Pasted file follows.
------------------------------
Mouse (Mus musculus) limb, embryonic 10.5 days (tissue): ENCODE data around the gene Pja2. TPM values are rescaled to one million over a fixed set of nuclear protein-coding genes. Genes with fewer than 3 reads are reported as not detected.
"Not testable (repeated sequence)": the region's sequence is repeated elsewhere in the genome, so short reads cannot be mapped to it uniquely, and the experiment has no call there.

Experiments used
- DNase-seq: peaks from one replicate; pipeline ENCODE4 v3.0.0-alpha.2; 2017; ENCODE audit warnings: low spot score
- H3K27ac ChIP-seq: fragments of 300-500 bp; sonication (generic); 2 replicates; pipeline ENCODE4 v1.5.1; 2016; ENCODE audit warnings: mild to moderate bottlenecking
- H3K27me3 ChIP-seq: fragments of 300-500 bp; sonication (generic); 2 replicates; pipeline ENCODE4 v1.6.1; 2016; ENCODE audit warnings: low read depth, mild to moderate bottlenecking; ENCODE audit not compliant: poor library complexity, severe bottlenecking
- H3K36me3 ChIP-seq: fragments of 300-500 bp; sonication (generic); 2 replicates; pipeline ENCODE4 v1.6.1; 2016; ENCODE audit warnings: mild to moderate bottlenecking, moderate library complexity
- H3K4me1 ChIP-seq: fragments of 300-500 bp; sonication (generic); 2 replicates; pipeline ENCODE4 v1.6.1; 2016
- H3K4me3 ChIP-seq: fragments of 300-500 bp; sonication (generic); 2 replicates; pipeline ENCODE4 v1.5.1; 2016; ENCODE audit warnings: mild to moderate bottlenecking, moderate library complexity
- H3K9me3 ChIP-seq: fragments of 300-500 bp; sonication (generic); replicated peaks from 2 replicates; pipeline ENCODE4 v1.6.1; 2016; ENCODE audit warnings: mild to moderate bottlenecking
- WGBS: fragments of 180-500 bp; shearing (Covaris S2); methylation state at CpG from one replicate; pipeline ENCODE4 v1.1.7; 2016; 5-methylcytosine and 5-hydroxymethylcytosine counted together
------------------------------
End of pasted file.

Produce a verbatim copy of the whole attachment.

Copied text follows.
Mouse (Mus musculus) limb, embryonic 10.5 days (tissue): ENCODE data around the gene Pja2. TPM values are rescaled to one million over a fixed set of nuclear protein-coding genes. Genes with fewer than 3 reads are reported as not detected.
"Not testable (repeated sequence)": the region's sequence is repeated elsewhere in the genome, so short reads cannot be mapped to it uniquely, and the experiment has no call there.

Experiments used
- DNase-seq: peaks from one replicate; pipeline ENCODE4 v3.0.0-alpha.2; 2017; ENCODE audit warnings: low spot score
- H3K27ac ChIP-seq: fragments of 300-500 bp; sonication (generic); 2 replicates; pipeline ENCODE4 v1.5.1; 2016; ENCODE audit warnings: mild to moderate bottlenecking
- H3K27me3 ChIP-seq: fragments of 300-500 bp; sonication (generic); 2 replicates; pipeline ENCODE4 v1.6.1; 2016; ENCODE audit warnings: low read depth, mild to moderate bottlenecking; ENCODE audit not compliant: poor library complexity, severe bottlenecking
- H3K36me3 ChIP-seq: fragments of 300-500 bp; sonication (generic); 2 replicates; pipeline ENCODE4 v1.6.1; 2016; ENCODE audit warnings: mild to moderate bottlenecking, moderate library complexity
- H3K4me1 ChIP-seq: fragments of 300-500 bp; sonication (generic); 2 replicates; pipeline ENCODE4 v1.6.1; 2016
- H3K4me3 ChIP-seq: fragments of 300-500 bp; sonication (generic); 2 replicates; pipeline ENCODE4 v1.5.1; 2016; ENCODE audit warnings: mild to moderate bottlenecking, moderate library complexity
- H3K9me3 ChIP-seq: fragments of 300-500 bp; sonication (generic); replicated peaks from 2 replicates; pipeline ENCODE4 v1.6.1; 2016; ENCODE audit warnings: mild to moderate bottlenecking
- WGBS: fragments of 180-500 bp; shearing (Covaris S2); methylation state at CpG from one replicate; pipeline ENCODE4 v1.1.7; 2016; 5-methylcytosine and 5-hydroxymethylcytosine counted together